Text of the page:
Новости Донбасса

Gorlivka: Welcome to Hell! Part 2

Gorlivka: Welcome to Hell! Part 2

In 2014, a huge billboard could be seen near the separatists’ checkpoint at the entry to the town, saying “Welcome to hell!” These words perfectly match what Gorlivka residents have to say about their war-struck town obsessing about the Russian Spring.

People here are of different professions, ages and backgrounds. The only thing they have in common is once living in Gorlivka and managing to escape from the town over which Ukraine had control no longer. Here is what people who came from Gorlivka to Kharkiv, Dnipropetrovsk and Kyiv have to tell us …
Their short recollections fit into a terrible jigsaw of the so-called “DPR” nightmare reality.
We do not give any names for safety reasons.

Please follow the link to read the 1st  part of the story


— The Chief Physician of the first hospital located in Kirov Sq. forbade hanging the DPR banner on the hospital’s building walls. He said the hospital was not a place for politics, that they were not a political organization and he would not have any banners, posters or war-cries there. They took him to the commandant’s office and kept him there for a week. Having released him, they allowed him a minimal period of time for moving his family and himself out of the Donetsk region, outside the occupied part. He was banned from getting back to the territory of the so-called DPR.

* * *
“Let’s investigate”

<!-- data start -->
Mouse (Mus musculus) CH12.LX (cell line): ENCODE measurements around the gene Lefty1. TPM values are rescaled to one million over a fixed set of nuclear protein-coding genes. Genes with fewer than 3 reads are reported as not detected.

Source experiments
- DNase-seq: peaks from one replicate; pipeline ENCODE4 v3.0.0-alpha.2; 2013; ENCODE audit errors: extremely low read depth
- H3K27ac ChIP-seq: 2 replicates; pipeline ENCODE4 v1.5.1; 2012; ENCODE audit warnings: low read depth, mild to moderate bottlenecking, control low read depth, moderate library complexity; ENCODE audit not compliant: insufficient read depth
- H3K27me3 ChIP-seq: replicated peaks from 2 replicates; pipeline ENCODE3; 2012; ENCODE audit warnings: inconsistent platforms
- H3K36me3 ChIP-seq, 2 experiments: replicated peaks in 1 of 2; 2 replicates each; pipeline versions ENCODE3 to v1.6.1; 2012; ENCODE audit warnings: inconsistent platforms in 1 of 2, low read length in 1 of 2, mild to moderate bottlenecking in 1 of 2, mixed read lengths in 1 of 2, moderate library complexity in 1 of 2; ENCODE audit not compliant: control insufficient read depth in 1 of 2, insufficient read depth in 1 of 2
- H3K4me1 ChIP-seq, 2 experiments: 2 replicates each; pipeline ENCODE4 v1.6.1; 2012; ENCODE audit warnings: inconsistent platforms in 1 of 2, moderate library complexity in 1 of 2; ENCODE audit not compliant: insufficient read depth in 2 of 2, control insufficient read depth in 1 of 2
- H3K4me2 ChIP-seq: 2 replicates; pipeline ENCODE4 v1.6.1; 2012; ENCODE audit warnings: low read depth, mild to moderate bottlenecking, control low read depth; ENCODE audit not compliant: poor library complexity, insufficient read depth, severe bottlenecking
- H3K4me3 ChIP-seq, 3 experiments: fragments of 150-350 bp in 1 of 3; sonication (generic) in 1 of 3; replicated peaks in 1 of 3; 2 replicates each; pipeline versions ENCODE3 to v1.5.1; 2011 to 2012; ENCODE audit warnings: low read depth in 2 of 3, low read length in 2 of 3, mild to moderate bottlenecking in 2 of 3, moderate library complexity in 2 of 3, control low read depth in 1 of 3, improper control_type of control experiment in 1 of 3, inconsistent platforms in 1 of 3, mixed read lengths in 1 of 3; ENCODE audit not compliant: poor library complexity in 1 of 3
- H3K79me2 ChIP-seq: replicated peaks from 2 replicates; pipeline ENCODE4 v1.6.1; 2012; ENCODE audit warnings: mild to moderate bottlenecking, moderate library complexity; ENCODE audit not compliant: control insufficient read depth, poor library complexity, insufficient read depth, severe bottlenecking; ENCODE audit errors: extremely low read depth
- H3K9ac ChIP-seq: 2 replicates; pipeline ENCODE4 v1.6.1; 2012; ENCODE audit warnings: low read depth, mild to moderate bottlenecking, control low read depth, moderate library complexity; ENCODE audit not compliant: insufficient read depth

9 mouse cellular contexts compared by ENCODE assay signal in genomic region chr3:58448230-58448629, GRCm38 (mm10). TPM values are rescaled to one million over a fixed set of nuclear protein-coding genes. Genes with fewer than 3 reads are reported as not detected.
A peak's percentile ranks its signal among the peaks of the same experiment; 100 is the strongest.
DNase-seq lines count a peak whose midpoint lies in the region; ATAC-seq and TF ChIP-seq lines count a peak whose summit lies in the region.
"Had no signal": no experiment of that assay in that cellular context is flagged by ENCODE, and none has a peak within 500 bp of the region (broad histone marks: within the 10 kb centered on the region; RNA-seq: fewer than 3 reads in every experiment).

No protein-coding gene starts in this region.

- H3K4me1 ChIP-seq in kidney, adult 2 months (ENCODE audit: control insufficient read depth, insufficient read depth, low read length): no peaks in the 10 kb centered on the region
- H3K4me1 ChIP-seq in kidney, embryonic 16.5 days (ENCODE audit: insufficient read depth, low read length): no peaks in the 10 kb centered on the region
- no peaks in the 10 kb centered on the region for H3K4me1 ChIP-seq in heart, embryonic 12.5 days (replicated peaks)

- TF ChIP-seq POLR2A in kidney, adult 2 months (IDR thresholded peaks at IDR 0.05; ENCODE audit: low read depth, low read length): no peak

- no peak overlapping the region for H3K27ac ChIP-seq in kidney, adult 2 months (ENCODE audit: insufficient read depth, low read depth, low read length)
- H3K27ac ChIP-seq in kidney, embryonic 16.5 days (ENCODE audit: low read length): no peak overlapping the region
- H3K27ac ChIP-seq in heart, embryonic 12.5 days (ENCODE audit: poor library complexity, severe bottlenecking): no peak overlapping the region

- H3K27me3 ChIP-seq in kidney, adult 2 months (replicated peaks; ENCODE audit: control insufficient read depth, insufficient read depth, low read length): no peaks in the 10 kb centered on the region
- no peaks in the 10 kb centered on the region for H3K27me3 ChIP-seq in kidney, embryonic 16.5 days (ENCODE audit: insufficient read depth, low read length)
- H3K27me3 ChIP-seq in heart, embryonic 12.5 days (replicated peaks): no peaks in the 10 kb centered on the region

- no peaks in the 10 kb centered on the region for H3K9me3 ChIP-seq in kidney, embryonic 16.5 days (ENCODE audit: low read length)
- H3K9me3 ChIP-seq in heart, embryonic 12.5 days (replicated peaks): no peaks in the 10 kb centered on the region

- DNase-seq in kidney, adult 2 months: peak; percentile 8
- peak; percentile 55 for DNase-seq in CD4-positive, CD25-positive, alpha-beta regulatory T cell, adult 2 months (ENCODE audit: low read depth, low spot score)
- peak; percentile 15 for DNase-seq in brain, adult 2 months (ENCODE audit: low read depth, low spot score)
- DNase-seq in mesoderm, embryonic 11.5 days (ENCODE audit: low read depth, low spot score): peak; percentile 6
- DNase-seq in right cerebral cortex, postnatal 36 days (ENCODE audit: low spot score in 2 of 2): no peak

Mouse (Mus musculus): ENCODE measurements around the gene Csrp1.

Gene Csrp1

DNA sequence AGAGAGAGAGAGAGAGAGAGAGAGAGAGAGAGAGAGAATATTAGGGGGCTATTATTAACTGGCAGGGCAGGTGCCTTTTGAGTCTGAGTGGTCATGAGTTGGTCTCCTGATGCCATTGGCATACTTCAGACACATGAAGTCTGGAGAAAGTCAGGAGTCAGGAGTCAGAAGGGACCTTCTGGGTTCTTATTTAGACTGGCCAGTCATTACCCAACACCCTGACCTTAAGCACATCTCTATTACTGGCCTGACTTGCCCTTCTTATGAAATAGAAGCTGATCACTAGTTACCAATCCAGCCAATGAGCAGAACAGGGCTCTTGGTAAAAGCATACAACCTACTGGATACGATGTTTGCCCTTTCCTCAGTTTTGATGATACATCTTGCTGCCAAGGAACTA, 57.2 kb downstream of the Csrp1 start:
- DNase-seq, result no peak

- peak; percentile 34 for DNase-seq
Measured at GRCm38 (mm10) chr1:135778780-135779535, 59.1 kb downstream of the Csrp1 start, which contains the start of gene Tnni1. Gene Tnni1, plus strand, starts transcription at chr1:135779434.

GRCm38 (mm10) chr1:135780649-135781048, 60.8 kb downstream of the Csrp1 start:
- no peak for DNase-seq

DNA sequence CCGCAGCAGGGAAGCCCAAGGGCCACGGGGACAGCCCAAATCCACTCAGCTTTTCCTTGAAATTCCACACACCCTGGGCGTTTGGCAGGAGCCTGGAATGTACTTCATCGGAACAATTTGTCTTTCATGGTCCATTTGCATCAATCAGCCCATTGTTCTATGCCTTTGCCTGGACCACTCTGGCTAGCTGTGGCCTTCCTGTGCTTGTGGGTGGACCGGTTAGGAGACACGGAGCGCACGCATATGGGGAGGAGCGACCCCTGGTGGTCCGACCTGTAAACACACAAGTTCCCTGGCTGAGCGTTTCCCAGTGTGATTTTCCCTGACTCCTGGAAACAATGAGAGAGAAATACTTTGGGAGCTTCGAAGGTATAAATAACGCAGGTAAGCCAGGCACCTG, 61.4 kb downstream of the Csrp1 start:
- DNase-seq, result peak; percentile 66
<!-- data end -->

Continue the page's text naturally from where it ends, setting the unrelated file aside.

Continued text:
— A fellow who used to manage the station of young technicians (a hobby-like school for teenagers interested in engineering) before all these events is now in charge of “ideology” in Gorlivka. He used to promote Ukrainian traditions, arrange the town’s farewell parties for recruits heading for the army – with Ukrainian songs and traditional rituals. Now he’s doing exactly the same, but for “DPR”.
When all public sector workers were ordered to join Zakharchenko’s party, the people showed reluctance. They feared putting their names in some bulletins – the consequences were unclear.
What this “ideologist” did then was gathering the heads of public organizations, headmasters and telling them, “Are you not loyal to the emerging state? If you are, then join the party, otherwise let’s investigate into this”. Yet they carry out their investigation in just two possible ways – either take you to the commandant’s office from where you might never return, or arrange for your dismissal from the job”.

Nobody wanted to get fired because whoever wanted or could have done it had already resigned and left. The ones who stayed either supported the situation that was taking place or could not leave the town due to some external circumstances. They were mainly middle-aged people, but they were rigorous and willing to work well into their 70s or even until the very death. To put it short, the audience demanded some guarantees that nobody would see Zakharchenko’s party lists. They were assured that all those lists were for internal use only. The civil servants sheepishly agreed and flocked to Zakharchenko’s party.

Then in a couple of days, all party lists were published on the Internet.

The public sector servants are by no means rich, often they don’t own computers let alone use the Internet on a regular basis. When somebody told them it was written on the Internet that they supported “DPR”, they started worrying. They crowded off to the “ideologist” to demand an explanation of why he had set them up so badly. He then replied to them:

“Are you ashamed of expressing your affection to our young state? If you are indeed supportive of the republic, you shouldn’t be embarrassed about it. Now, if you are embarrassed, then let’s investigate into this!”

They tucked their tails and scattered away to their homes.

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